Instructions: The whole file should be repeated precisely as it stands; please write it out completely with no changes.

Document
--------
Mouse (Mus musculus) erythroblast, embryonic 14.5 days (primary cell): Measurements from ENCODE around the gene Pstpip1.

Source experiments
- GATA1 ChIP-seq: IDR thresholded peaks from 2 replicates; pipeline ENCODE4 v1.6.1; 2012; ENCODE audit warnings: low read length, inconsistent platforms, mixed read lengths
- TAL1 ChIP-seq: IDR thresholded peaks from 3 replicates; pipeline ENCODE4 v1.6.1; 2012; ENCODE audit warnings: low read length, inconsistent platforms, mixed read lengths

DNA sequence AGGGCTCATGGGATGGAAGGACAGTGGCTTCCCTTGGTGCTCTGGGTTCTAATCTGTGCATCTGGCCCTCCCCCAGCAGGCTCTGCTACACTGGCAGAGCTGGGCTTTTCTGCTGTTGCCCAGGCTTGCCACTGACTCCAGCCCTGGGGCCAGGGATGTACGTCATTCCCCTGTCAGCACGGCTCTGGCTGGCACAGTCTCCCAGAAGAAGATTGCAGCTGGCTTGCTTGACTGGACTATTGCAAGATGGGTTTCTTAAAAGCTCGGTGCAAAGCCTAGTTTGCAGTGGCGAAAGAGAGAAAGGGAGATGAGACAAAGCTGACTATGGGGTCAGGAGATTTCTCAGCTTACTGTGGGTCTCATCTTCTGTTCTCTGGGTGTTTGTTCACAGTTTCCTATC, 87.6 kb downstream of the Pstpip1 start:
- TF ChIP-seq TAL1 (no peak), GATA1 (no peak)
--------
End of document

Mouse (Mus musculus) erythroblast, embryonic 14.5 days (primary cell): Measurements from ENCODE around the gene Pstpip1.

Source experiments
- GATA1 ChIP-seq: IDR thresholded peaks from 2 replicates; pipeline ENCODE4 v1.6.1; 2012; ENCODE audit warnings: low read length, inconsistent platforms, mixed read lengths
- TAL1 ChIP-seq: IDR thresholded peaks from 3 replicates; pipeline ENCODE4 v1.6.1; 2012; ENCODE audit warnings: low read length, inconsistent platforms, mixed read lengths

DNA sequence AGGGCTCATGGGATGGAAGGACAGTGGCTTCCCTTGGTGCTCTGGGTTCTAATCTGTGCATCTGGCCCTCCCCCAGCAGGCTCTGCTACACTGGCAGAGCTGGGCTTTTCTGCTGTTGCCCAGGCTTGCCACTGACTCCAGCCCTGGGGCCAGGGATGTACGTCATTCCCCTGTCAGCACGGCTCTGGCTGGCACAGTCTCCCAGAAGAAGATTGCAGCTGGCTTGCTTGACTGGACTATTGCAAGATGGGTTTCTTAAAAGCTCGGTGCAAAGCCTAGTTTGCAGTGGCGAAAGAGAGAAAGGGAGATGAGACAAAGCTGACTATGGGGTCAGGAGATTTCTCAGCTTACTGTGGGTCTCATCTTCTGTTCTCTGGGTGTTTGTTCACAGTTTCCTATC, 87.6 kb downstream of the Pstpip1 start:
- TF ChIP-seq TAL1 (no peak), GATA1 (no peak)